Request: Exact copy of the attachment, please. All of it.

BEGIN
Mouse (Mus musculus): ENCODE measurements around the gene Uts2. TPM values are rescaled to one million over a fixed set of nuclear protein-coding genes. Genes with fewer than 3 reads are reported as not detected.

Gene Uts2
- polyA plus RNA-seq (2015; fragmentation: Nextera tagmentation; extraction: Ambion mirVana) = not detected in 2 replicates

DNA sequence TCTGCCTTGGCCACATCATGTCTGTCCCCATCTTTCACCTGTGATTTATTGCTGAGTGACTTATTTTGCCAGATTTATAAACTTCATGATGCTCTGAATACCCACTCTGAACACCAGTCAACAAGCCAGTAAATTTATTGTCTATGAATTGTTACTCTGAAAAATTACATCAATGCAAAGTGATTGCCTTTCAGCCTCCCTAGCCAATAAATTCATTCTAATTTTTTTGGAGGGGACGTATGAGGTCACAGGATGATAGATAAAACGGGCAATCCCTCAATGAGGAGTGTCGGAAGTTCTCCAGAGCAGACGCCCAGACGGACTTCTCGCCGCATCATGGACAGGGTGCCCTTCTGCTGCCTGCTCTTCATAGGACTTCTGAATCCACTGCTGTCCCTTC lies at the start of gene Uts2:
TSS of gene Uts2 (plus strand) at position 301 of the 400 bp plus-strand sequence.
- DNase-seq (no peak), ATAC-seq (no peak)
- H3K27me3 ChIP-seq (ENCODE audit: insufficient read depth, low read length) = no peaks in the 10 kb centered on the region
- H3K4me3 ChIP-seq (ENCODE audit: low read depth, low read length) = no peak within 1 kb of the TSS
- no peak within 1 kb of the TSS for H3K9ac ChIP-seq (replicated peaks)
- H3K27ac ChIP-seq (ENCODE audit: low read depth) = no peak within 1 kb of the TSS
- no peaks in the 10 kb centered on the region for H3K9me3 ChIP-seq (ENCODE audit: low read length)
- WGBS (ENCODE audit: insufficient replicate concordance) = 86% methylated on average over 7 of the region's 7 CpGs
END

Mouse (Mus musculus): ENCODE measurements around the gene Uts2. TPM values are rescaled to one million over a fixed set of nuclear protein-coding genes. Genes with fewer than 3 reads are reported as not detected.

Gene Uts2
- polyA plus RNA-seq (2015; fragmentation: Nextera tagmentation; extraction: Ambion mirVana) = not detected in 2 replicates

DNA sequence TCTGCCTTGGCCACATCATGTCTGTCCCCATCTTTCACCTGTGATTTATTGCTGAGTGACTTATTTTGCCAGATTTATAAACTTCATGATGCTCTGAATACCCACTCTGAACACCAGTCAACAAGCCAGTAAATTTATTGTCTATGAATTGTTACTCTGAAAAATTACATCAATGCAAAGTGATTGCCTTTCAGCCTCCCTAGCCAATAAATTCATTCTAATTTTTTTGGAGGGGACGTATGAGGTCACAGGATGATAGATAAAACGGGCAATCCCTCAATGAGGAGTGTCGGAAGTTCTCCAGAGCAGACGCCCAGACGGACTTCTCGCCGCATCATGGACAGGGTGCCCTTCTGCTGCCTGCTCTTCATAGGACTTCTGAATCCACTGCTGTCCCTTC lies at the start of gene Uts2:
TSS of gene Uts2 (plus strand) at position 301 of the 400 bp plus-strand sequence.
- DNase-seq (no peak), ATAC-seq (no peak)
- H3K27me3 ChIP-seq (ENCODE audit: insufficient read depth, low read length) = no peaks in the 10 kb centered on the region
- H3K4me3 ChIP-seq (ENCODE audit: low read depth, low read length) = no peak within 1 kb of the TSS
- no peak within 1 kb of the TSS for H3K9ac ChIP-seq (replicated peaks)
- H3K27ac ChIP-seq (ENCODE audit: low read depth) = no peak within 1 kb of the TSS
- no peaks in the 10 kb centered on the region for H3K9me3 ChIP-seq (ENCODE audit: low read length)
- WGBS (ENCODE audit: insufficient replicate concordance) = 86% methylated on average over 7 of the region's 7 CpGs